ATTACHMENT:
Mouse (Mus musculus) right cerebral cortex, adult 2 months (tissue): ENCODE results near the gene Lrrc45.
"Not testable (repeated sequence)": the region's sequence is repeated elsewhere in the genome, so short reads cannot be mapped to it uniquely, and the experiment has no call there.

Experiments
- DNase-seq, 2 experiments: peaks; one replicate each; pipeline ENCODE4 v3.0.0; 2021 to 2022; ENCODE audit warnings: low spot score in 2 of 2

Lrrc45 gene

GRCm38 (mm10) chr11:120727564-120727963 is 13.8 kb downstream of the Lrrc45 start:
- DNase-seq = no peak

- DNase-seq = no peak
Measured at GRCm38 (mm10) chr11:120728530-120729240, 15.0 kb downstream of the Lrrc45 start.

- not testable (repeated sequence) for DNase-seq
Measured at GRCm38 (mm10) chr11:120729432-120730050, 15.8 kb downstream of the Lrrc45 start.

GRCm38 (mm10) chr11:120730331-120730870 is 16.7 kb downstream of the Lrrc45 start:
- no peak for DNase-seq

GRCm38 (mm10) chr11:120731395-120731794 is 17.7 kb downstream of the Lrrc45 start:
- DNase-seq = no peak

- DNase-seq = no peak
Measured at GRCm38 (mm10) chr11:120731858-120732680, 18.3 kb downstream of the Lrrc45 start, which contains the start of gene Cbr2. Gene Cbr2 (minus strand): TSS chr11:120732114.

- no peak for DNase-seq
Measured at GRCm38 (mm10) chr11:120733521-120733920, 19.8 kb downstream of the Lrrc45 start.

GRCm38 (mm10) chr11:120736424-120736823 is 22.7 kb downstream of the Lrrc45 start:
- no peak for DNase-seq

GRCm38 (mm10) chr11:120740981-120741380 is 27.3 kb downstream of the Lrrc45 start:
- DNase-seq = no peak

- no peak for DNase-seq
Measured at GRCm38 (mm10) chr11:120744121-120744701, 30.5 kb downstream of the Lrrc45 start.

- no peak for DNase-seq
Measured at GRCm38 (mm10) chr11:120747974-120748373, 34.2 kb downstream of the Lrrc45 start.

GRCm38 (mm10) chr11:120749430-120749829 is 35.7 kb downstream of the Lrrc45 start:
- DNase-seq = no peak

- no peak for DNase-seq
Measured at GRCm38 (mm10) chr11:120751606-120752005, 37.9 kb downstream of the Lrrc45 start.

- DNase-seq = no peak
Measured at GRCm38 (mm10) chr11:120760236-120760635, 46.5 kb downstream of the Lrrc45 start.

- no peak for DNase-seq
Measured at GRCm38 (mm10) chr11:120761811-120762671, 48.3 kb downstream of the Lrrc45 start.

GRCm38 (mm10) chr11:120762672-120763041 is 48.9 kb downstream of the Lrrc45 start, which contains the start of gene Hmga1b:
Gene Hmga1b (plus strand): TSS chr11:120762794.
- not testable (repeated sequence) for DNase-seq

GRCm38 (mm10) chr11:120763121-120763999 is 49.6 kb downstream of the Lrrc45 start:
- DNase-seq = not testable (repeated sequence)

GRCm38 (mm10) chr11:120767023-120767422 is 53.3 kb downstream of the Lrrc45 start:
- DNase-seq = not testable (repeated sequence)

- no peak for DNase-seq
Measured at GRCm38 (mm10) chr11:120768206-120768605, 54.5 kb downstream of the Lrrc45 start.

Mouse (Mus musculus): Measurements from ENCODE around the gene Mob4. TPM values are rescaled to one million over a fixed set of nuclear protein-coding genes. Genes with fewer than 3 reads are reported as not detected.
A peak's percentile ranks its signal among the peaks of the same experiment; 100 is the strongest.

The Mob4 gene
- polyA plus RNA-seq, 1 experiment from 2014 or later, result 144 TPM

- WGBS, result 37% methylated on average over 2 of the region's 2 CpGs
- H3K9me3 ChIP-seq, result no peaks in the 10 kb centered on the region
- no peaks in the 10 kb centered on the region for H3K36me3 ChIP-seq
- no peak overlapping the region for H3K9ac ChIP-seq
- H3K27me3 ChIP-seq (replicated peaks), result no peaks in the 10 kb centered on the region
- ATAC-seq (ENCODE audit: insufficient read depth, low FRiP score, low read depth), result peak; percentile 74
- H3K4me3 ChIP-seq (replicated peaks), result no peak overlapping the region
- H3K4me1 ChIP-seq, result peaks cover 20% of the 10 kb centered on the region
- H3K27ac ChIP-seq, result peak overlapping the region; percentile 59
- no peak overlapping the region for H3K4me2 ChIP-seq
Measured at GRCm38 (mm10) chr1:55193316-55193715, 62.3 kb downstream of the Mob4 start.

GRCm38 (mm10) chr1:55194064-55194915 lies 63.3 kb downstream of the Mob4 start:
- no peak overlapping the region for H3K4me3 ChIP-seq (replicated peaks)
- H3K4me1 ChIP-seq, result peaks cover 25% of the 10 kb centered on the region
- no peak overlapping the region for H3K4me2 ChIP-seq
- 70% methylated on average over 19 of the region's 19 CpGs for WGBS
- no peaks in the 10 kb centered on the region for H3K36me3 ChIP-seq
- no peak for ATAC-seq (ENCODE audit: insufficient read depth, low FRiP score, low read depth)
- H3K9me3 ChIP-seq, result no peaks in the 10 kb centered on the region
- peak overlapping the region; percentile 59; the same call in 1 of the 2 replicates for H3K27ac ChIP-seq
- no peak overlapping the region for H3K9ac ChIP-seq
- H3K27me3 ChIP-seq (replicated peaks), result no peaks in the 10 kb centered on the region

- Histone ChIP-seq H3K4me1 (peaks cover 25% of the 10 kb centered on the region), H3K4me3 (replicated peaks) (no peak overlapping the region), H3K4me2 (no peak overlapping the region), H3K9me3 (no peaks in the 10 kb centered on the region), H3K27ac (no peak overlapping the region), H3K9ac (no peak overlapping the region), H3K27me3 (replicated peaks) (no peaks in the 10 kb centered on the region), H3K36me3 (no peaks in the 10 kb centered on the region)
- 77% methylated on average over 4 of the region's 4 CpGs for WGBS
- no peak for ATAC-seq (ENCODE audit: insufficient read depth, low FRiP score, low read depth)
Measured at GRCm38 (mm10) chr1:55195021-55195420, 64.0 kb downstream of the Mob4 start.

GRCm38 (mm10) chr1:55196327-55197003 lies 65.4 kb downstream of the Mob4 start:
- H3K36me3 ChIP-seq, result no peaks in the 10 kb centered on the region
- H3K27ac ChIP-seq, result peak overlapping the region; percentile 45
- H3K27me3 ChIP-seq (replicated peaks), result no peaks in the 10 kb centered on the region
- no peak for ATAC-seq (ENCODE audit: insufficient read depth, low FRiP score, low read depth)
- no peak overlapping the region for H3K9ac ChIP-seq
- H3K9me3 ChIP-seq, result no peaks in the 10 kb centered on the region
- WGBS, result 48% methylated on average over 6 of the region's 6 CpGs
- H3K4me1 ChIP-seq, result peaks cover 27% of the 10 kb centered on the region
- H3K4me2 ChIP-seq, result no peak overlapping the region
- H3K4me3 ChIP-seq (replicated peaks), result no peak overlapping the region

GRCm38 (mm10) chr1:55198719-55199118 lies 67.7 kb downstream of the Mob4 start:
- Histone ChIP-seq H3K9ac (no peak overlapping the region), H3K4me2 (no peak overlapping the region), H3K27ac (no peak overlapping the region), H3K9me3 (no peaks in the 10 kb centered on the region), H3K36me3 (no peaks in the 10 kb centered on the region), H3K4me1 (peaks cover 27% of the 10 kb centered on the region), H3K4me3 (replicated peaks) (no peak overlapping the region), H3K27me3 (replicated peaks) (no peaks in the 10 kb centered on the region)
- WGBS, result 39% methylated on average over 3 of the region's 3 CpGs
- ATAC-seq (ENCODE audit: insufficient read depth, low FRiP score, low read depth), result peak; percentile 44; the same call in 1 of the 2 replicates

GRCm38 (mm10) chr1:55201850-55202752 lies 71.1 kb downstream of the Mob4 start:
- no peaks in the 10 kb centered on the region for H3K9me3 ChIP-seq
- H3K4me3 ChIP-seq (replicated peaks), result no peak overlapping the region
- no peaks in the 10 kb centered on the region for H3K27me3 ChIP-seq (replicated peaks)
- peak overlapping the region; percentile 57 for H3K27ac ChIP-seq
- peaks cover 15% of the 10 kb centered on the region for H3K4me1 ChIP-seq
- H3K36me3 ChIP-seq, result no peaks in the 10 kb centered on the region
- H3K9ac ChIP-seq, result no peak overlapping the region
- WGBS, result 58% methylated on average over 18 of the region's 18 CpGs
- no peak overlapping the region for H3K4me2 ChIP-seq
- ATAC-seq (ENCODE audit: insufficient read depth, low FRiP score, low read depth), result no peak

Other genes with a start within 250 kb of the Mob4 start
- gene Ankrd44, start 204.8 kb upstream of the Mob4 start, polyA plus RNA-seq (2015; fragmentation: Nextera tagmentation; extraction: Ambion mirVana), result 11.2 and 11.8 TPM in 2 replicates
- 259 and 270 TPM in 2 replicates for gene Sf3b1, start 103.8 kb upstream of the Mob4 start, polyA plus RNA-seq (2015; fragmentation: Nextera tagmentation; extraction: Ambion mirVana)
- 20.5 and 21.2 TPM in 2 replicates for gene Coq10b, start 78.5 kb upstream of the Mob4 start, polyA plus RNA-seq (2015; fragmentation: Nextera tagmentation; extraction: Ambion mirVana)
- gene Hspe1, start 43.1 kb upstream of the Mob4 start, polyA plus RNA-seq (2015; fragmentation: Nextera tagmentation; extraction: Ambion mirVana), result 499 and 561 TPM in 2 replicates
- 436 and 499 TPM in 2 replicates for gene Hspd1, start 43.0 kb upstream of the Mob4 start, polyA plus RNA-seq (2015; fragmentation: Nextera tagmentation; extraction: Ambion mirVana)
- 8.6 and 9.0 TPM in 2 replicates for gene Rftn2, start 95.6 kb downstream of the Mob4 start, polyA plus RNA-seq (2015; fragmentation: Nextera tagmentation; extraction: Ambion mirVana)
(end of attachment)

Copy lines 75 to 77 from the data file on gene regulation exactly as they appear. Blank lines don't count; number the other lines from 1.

GRCm38 (mm10) chr1:55196327-55197003 lies 65.4 kb downstream of the Mob4 start:
- H3K36me3 ChIP-seq, result no peaks in the 10 kb centered on the region
- H3K27ac ChIP-seq, result peak overlapping the region; percentile 45